[1]     

UNITED STATES COURT OF APPEALS FOR THE SECOND CIRCUIT

, [5]     

Decided: April 14, 1995

, [6]      IN RE: CROTON RIVER CLUB, INC., " />

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In Re Croton River Club Inc., 52 F.3D 41 (2d Cir. 04/14/1995)

UNITED STATES COURT OF APPEALS FOR THE SECOND CIRCUIT

No. 1554 -- August Term, 1993

Docket No. 93-5109

52 F.3d 41, 1995.C02.0000173 <http://www.versuslaw.com>

Decided: April 14, 1995

IN RE: CROTON RIVER CLUB, INC.,

Before: WINTER and LEVAL, Circuit Judges, and BURNS,*fn* District Judge.

[8]    

Argued: August 10, 1994

[9]    

Debtor.

CROTON RIVER CLUB, INC.,

Plaintiff-Appellee, v.

HALF MOON BAY HOMEOWNERS ASSOCIATION, INC.; STEVEN BLUST; DAVID COHEN; MABLE FISCHELLA; STANLEY TELLER; BRIAN TRAINOR; ANDRE VANSCHAFFEN; ED ZAFREWSKI,

Defendants-Appellants,

FEDERAL DEPOSIT INSURANCE CORPORATION,

Defendant-Appellee.

Appeal from an order of the United States District Court for the Southern District of New York (Gerard Goettel, Judge) affirming decisions of the Bankruptcy Court (Howard Schwartzberg, Judge) holding that an allocation of expenses by a Board of Directors of a homeowners' association was not protected by the business judgment rule under New York law and that a lower allocation was appropriate. We agree, although the order of the bankruptcy court is no longer in force because the property in question has been sold.

BARRY WERBIN, New York, New York, for Defendants-Appellants.

BARBARA BALABER-STRAUSS, White Plains, New York, for Plaintiff-Appellee.

WINTER, Circuit Judge:

Defendants appeal from Judge Goettel's affirmance of two decisions by Bankruptcy Judge Schwartzberg. The first decision granted partial summary judgment to plaintiff-appellee on the ground that the allocation of a portion of the budget of a homeowners' association to a marina was not protected by the business judgment rule. The second decision was entered after an evidentiary hearing and concluded that the allocation was unreasonable. The bankruptcy court then substituted a different allocation. We affirm, although we hold that the decision barring any change in the new allocation is no longer in force because the marina has been sold.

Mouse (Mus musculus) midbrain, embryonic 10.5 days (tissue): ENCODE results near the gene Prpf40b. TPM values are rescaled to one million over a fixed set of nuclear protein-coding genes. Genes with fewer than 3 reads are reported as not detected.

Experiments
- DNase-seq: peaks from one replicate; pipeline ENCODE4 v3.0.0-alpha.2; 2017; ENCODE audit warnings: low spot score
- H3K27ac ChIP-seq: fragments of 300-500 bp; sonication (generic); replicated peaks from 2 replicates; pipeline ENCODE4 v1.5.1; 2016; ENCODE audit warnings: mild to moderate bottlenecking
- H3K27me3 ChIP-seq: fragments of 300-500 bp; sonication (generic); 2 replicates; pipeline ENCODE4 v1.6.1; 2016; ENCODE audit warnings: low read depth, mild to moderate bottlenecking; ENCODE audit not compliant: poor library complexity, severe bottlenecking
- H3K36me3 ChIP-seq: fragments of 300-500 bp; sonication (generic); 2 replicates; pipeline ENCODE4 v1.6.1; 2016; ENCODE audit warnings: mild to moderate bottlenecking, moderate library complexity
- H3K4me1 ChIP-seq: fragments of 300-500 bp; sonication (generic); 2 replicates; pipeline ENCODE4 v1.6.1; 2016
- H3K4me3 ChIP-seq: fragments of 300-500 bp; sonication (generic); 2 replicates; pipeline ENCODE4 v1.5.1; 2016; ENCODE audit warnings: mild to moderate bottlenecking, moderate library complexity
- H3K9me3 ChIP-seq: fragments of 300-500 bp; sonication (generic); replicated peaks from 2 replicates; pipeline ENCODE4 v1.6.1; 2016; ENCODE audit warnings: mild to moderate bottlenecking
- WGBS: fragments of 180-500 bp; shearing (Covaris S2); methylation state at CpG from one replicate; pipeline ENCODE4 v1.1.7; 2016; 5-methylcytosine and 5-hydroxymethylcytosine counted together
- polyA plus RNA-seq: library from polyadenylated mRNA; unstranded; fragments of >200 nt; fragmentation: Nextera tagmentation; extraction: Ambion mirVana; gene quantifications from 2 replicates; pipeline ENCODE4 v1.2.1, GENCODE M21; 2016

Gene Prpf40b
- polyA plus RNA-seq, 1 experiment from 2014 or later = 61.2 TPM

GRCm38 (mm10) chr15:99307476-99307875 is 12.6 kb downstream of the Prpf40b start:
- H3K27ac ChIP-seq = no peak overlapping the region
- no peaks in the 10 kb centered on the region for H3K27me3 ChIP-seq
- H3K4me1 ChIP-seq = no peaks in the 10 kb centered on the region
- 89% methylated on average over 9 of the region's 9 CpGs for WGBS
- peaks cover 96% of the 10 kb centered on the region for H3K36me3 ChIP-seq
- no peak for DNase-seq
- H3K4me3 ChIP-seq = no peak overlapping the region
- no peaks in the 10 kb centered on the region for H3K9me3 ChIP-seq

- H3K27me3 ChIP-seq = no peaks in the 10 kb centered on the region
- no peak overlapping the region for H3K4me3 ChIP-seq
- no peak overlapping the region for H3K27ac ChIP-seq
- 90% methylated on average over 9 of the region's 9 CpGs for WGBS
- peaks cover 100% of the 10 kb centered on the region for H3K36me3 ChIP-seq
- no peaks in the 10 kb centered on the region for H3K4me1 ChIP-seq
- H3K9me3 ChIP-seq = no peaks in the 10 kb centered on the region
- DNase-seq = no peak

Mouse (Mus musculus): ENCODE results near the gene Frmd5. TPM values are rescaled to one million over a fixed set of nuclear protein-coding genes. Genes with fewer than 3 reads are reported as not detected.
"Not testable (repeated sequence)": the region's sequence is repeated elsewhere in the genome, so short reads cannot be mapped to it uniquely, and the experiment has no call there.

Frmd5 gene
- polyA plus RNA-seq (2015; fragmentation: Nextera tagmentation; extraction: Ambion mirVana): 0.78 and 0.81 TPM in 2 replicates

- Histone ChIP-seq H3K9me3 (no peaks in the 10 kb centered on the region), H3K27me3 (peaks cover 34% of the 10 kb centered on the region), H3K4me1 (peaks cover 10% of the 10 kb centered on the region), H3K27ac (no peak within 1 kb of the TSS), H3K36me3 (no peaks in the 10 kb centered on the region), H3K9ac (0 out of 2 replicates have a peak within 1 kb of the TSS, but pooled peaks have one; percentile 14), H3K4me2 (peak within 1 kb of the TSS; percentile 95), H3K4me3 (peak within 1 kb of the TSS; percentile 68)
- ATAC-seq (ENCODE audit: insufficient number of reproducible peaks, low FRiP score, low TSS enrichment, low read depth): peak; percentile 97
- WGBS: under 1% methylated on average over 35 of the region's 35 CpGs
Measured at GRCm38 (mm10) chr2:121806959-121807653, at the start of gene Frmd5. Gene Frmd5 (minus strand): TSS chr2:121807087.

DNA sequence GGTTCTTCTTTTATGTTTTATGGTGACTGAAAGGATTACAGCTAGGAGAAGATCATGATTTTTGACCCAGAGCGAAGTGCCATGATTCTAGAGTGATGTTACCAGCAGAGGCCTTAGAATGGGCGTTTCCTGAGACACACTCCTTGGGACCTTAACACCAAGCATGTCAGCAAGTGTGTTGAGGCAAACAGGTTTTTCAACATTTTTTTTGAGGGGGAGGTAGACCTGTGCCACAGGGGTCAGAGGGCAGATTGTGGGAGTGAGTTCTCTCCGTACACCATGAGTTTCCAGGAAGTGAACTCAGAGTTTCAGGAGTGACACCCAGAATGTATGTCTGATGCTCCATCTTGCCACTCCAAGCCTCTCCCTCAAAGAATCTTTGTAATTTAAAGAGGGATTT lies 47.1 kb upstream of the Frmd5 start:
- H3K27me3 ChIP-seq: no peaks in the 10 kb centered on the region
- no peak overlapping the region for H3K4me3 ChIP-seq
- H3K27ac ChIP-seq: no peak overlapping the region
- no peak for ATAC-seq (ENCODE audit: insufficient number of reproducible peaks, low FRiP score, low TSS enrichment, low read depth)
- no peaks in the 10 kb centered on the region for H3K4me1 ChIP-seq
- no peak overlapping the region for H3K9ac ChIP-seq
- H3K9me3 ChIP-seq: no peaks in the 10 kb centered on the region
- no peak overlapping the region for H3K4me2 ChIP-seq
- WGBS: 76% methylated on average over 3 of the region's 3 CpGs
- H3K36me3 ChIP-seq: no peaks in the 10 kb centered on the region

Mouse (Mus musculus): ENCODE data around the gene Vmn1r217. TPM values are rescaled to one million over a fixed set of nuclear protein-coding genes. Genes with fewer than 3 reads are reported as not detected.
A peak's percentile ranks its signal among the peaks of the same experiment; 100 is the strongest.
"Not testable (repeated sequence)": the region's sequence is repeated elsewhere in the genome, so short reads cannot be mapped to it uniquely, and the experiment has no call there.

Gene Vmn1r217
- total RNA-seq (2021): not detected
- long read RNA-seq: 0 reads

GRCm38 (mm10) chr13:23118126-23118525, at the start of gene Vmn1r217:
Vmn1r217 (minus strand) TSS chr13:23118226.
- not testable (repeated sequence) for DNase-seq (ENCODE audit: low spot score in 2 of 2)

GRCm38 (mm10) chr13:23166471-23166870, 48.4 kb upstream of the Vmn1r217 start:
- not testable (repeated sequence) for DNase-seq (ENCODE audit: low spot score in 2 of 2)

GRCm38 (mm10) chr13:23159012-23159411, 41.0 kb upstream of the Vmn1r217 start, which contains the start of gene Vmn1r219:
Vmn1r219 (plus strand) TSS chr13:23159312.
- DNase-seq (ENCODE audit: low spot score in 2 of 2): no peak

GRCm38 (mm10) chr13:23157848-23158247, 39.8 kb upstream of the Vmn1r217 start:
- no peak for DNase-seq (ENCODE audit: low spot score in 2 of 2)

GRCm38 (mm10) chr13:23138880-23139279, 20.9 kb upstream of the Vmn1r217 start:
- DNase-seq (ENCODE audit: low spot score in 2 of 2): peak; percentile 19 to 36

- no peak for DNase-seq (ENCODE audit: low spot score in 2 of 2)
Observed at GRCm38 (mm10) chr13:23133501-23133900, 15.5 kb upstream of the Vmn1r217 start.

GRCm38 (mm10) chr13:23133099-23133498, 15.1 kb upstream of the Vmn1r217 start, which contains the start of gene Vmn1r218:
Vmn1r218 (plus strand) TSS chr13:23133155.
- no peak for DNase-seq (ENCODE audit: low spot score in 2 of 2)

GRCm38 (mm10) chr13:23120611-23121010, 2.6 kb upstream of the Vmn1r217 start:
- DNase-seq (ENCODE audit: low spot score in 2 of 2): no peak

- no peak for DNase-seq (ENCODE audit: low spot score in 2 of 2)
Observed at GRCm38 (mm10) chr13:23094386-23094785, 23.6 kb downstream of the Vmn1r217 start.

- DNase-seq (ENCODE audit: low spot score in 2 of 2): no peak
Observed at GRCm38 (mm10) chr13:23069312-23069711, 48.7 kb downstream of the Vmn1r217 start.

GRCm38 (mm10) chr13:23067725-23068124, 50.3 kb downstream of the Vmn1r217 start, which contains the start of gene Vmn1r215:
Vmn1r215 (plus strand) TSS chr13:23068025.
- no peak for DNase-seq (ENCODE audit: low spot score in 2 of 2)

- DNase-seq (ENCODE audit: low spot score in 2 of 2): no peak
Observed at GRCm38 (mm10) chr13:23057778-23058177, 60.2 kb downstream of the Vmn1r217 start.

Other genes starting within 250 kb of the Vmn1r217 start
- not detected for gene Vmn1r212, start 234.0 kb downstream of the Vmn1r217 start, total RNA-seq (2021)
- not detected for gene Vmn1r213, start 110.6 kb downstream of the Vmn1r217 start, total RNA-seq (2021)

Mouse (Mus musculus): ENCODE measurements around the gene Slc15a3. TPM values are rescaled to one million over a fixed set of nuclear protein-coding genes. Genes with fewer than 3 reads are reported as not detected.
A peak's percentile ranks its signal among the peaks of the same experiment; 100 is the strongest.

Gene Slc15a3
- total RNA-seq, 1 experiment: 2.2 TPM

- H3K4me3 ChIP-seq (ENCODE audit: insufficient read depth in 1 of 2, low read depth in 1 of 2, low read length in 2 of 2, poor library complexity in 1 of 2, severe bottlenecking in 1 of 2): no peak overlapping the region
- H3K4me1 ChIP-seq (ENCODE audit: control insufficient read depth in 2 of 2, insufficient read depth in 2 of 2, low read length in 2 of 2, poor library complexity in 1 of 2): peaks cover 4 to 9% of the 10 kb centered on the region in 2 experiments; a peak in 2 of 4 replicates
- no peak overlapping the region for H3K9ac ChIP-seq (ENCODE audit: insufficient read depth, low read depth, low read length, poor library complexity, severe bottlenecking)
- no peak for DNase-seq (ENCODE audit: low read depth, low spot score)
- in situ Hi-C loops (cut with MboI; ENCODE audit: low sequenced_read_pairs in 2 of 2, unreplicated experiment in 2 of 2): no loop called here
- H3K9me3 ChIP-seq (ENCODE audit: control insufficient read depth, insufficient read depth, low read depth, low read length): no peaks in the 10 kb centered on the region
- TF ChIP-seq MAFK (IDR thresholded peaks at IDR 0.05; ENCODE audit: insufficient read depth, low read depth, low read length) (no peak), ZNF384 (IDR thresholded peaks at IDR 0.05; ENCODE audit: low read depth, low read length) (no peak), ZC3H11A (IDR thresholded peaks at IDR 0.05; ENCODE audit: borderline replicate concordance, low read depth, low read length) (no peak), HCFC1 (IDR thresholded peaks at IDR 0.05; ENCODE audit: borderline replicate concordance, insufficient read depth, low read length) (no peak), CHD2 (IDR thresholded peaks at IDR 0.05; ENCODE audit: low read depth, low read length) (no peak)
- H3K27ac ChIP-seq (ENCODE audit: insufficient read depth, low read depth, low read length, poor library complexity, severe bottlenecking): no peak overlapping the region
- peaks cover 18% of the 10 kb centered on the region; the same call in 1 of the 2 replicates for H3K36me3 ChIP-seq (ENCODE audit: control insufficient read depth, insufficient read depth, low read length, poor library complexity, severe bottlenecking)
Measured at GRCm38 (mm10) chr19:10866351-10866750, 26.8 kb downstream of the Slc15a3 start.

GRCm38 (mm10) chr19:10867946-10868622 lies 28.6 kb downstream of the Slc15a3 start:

BACKGROUND

Croton River Club, Inc. ("Croton") sponsored and developed a planned community named Half Moon Bay on the banks of the Hudson River. Croton planned to build 326 residential units within 13 buildings. The development's amenities were to include tennis courts, a restaurant, a public park, automobile parking, a swimming pool, a community building, a lagoon, and a marina with 300 boat slips. Croton intended to construct an infrastructure including an access road with a bridge across the nearby Metro North railroad tracks, street lighting, a sewage pumping station, landscaping, a garbage processing center, a riverfront promenade, and a sound barrier along the Metro North tracks. The Half Moon Bay Homeowners Association, Inc. (the "Homeowners Association") is a New York non-profit corporation that oversees the common elements of the Half Moon Bay development.

On February 14, 1991, Croton filed for bankruptcy under Chapter 11 of the Bankruptcy Code, 11 U.S.C. Section(s) 1101 et. seq., when construction of Half Moon Bay was still incomplete. Most of the infrastructure was in place, but only 120 residential units and 162 marina slips had been constructed. Croton had sold 71 of the residential units and the remaining 49 were still not entirely complete.

At issue in the present matter is the allocation of the project's budget to the marina. At various stages of the development of Half Moon Bay, the sponsor -- Croton -- set an allocation for the marina of 14.25% of designated line items that reflected services used by both the marina and the residential units.